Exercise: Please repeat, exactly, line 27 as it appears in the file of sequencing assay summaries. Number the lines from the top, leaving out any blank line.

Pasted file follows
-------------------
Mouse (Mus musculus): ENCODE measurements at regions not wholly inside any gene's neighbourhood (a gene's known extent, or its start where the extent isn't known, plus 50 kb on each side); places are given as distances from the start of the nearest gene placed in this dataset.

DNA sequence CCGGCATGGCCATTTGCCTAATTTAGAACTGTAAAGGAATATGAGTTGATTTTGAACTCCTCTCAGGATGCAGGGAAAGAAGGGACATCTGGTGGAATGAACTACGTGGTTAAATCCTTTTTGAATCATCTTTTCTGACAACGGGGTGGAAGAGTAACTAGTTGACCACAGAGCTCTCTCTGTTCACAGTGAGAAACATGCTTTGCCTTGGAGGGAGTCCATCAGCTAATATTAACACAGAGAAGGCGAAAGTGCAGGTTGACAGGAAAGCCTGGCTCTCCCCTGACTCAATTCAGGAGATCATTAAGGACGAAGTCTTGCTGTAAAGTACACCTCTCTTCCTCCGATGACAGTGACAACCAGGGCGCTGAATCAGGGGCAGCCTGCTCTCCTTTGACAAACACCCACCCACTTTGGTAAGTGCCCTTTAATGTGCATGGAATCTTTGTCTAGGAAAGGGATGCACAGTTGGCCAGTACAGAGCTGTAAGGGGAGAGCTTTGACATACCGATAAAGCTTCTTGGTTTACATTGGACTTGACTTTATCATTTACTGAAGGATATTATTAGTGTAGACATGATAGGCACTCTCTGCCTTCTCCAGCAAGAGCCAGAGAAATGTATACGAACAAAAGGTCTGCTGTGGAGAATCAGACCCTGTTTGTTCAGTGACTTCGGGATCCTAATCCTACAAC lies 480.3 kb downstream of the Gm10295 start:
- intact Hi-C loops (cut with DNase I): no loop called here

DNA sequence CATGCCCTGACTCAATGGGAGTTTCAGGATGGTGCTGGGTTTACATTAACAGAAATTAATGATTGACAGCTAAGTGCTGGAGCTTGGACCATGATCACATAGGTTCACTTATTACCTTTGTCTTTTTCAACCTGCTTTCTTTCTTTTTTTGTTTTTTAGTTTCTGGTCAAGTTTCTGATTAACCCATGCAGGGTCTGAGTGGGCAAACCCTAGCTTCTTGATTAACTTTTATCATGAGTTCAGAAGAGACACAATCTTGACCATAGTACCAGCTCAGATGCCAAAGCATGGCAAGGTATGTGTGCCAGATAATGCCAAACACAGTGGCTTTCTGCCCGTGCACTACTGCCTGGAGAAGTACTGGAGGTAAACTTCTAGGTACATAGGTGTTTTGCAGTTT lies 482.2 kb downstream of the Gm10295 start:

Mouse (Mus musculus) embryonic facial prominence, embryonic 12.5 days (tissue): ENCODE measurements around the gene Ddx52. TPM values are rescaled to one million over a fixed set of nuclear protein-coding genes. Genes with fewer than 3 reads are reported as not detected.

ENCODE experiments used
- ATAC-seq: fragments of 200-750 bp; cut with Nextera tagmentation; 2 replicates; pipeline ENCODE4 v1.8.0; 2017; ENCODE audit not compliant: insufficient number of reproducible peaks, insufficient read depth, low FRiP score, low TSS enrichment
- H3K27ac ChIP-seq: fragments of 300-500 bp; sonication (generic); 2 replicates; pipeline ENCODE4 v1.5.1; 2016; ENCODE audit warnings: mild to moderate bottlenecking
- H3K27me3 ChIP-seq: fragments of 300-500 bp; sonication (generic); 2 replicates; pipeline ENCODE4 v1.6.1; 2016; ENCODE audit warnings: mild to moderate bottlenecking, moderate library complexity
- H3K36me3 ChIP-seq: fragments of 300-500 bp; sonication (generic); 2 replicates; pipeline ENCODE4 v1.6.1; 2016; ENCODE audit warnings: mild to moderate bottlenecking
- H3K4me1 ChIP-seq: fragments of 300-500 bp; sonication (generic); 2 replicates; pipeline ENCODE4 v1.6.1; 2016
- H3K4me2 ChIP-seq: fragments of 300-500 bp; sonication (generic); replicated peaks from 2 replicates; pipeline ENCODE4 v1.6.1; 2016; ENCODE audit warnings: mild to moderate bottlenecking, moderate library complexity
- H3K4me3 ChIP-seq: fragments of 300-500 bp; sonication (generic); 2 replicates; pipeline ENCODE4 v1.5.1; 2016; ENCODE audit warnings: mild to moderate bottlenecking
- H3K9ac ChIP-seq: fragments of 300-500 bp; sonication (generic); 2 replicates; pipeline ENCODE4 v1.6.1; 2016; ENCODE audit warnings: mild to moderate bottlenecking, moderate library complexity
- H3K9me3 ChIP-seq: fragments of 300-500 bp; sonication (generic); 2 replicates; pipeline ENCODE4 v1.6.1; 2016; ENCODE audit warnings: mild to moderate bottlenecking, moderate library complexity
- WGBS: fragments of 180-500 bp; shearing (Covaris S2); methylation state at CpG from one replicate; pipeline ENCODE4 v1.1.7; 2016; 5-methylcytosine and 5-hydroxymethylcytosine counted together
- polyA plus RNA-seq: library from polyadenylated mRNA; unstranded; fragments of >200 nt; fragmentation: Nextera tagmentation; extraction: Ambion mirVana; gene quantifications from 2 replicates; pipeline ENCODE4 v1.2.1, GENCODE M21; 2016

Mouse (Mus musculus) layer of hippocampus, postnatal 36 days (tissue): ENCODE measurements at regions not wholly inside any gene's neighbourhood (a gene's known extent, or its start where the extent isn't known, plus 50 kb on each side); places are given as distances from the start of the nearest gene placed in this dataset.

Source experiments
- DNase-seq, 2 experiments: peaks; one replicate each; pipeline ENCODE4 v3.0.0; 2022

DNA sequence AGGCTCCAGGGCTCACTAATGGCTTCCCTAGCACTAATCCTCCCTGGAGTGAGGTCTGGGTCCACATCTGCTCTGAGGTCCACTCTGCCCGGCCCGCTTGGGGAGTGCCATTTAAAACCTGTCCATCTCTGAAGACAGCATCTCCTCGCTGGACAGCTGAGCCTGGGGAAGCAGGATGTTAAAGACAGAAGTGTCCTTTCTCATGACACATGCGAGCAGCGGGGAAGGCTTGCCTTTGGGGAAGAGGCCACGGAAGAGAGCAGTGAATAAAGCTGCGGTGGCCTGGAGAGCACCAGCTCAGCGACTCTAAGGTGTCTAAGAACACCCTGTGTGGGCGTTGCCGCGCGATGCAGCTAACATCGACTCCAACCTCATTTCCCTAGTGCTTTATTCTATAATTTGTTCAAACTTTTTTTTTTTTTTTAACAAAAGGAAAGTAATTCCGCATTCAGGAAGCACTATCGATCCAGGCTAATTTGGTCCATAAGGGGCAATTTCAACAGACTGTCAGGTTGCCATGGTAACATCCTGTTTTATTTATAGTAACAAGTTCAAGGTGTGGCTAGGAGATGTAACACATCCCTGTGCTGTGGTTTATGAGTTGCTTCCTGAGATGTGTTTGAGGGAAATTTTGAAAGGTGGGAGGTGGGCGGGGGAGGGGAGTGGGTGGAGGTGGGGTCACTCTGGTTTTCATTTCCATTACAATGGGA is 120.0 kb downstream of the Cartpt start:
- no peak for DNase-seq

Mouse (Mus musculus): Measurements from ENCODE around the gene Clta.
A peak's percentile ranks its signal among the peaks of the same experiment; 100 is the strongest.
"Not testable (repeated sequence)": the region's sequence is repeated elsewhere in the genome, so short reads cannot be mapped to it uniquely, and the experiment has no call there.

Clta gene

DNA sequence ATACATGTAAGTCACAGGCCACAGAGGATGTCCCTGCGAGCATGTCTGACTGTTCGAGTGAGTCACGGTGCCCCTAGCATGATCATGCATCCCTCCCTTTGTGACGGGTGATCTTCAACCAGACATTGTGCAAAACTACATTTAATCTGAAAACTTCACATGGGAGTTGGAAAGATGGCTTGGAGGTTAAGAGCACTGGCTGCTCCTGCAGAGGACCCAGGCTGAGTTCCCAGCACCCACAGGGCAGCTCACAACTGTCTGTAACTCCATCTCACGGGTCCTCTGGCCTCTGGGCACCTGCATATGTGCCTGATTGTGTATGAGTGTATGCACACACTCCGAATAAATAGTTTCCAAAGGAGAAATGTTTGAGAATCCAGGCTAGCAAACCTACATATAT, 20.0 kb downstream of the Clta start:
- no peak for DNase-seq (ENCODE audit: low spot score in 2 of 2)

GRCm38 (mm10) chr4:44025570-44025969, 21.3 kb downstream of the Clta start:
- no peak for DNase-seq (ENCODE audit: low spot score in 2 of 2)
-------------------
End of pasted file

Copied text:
DNA sequence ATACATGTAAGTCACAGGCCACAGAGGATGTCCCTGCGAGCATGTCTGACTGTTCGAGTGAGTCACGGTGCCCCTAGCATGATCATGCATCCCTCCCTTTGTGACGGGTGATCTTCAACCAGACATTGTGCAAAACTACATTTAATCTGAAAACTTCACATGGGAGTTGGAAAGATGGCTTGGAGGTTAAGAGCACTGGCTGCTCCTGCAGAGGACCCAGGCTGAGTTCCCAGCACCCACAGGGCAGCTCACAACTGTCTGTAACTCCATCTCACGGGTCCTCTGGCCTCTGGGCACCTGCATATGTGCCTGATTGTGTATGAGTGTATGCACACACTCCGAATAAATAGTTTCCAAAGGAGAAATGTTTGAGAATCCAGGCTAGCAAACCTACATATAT, 20.0 kb downstream of the Clta start: